The Tale of Zatoichi
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Although the sword-wielding exploits of the amoral, sardonic anti-hero, played by the great Toshiro Mifune, from Yojimbo (1961) may be more familiar to Western audiences, the blind bulldog-looking assassin/masseur Zatoichi, who can strike down an opponent with his trusty shikomi-zue (cane sword), using hearing alone to find his target, is by far the most popular Japanese movie hero ever. Beginning in 1962 with The Tale of Zatoichi (a.k.a. Zatoichi Story and Zatoichi: The Life and Opinions of Masseur Ichi among other titles), the stoic yet violent swordsman starred in 25 films in just 11 years. But then after a 15 year sabbatical from the character, star Shintaro Katsu returned to write, produce and direct the final chapter in the series, simply entitled Zatoichi (1988). The series also spawned numerous imitators, most notably the short-lived Crimson Bat films from Shochiku Studios, which featured the very popular actress Yoko Matsuyama as the fearless blind swordswoman. There was also an American remake from 1990 starring Rutger Hauer as the fabled swordsman, but the less said about it the better.

Despite the competition, Zatoichi remains the king of chambara (swordfighting/Samurai film) styled heroics. Along the way our intrepid hero has battled numerous thugs, thieves, and various other gangsters, among them that other titan of the silver screen Yojimbo. Zatoichi has been bruised, maimed, pierced, and ultimately defeated (though only in the Chinese version) in Zatoichi Meets His Match (1971). By the end of the initial series in 1973 with Zatoichi in Desperation, Zatoichi's hands are destroyed and he is unable to wield his cane sword for the final duel. All we are left with is the haunting image of Zatoichi wandering along a barren expanse of beach while the waves crash against the shore.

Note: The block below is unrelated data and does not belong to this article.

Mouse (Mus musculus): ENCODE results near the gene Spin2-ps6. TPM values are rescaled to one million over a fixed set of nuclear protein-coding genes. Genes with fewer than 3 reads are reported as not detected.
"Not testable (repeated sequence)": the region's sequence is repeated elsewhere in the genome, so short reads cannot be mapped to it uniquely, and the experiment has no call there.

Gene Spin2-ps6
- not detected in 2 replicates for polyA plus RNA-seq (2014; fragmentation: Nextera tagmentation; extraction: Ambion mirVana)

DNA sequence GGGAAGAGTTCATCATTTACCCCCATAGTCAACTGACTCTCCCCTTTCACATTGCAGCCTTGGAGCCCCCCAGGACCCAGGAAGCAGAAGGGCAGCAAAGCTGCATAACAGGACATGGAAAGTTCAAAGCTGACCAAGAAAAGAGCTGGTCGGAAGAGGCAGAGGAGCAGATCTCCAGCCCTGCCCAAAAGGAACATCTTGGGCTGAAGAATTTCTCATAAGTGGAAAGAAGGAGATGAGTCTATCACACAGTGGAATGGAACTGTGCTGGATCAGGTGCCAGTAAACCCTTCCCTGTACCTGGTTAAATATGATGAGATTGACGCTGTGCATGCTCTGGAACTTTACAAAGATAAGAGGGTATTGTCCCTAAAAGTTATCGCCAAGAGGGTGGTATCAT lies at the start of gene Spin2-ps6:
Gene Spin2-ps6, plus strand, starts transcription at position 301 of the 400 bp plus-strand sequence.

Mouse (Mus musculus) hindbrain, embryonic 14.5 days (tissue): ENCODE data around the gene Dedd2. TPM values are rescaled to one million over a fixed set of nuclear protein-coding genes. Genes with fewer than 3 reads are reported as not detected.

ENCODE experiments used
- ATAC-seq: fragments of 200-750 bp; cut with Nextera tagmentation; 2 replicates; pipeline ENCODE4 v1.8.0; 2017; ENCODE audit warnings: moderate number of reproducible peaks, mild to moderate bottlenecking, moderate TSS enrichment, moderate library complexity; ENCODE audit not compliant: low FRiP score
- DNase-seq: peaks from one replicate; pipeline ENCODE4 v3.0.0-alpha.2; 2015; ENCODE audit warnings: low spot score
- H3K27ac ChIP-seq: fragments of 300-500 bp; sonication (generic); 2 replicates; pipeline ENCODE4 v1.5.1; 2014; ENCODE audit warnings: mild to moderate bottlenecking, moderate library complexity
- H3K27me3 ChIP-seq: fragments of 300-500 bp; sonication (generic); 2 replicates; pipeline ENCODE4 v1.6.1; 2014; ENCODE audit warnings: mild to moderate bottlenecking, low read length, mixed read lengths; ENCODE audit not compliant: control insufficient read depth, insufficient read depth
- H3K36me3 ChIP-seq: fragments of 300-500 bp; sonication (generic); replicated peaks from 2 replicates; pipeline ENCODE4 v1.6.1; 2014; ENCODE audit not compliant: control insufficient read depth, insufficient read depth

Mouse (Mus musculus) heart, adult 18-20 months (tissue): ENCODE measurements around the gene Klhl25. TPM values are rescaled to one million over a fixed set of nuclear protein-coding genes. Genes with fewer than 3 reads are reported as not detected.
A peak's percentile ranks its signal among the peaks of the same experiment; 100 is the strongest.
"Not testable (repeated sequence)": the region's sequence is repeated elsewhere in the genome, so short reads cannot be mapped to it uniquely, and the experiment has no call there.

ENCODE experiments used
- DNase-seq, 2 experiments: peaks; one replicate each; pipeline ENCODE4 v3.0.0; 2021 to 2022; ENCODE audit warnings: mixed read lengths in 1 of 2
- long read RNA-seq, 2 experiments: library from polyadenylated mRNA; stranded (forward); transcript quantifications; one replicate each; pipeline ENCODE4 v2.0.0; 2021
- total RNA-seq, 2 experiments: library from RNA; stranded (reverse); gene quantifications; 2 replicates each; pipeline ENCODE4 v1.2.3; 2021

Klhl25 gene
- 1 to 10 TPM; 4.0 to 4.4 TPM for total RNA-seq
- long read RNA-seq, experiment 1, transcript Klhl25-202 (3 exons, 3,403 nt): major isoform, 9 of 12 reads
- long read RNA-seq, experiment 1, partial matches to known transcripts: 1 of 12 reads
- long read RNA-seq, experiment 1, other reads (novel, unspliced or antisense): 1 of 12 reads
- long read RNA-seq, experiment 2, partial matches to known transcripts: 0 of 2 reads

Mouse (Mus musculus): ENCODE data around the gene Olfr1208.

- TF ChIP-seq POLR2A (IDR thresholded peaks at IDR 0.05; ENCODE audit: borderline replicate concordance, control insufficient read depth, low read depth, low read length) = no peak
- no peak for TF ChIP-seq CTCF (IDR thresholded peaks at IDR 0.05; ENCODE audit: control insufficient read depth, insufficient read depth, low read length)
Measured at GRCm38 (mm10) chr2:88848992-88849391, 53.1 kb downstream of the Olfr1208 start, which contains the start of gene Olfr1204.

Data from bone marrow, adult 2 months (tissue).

Like the American Western film, the Japanese Samurai film is pure myth-making. But despite some obvious similarities between the two genres, they couldn't be farther apart, especially when you factor in the many cultural differences as well as the wildly different settings and terrain. The American Western of the classic period (roughly the 1930s through the 1960s) tended to have individualistic cowboys riding or subsisting in the wastelands of the Old West; in the Samurai films, the lone swordsman is alone not by choice, but because there are no longer any battles to be fought.

Usually set during the Tokugawa Era (1600-1868), the Samurai film (like the Western) focuses on the end of an entire way of life. During this highly repressive time period, wherein Japan underwent a long period of perpetual peace after three hundred years of Civil War, the samurai in essence became obsolete as members of the bakufu (military government). Instead, under the weight of an ever-oppressive bureaucracy, the samurai became ronin (man on the wave) and roamed the countryside looking for legitimate employment or just getting into trouble. And by 1868, with the beginnings of the Meiji restoration, the days of the samurai were numbered. Their legacy undoubtedly lives on, but as a tangible force to be reckoned with the samurai were done for. It would now be in the realm of the imagination where these dejected ronin would ultimately find a home.

The Zatoichi series, like most all chambara films, are set during the Tokugawa period. These jidai-geki (period drama) films usually have simple, straight-forward plots and rarely stray from the conventions of the action genre. The main character is usually struggling between a sense of giri (sense of duty) and ninjo (human feelings), resulting in a serious conflict between what he perceives as his moral obligation to bushido (way of the warrior) and his sense of sympathy toward humanity (which usually comes in the form of a woman or a child). The films always end with bloodshed. More so than not, our hero must battle it out with an equally skilled opponent, though ultimately one who isn't that equal.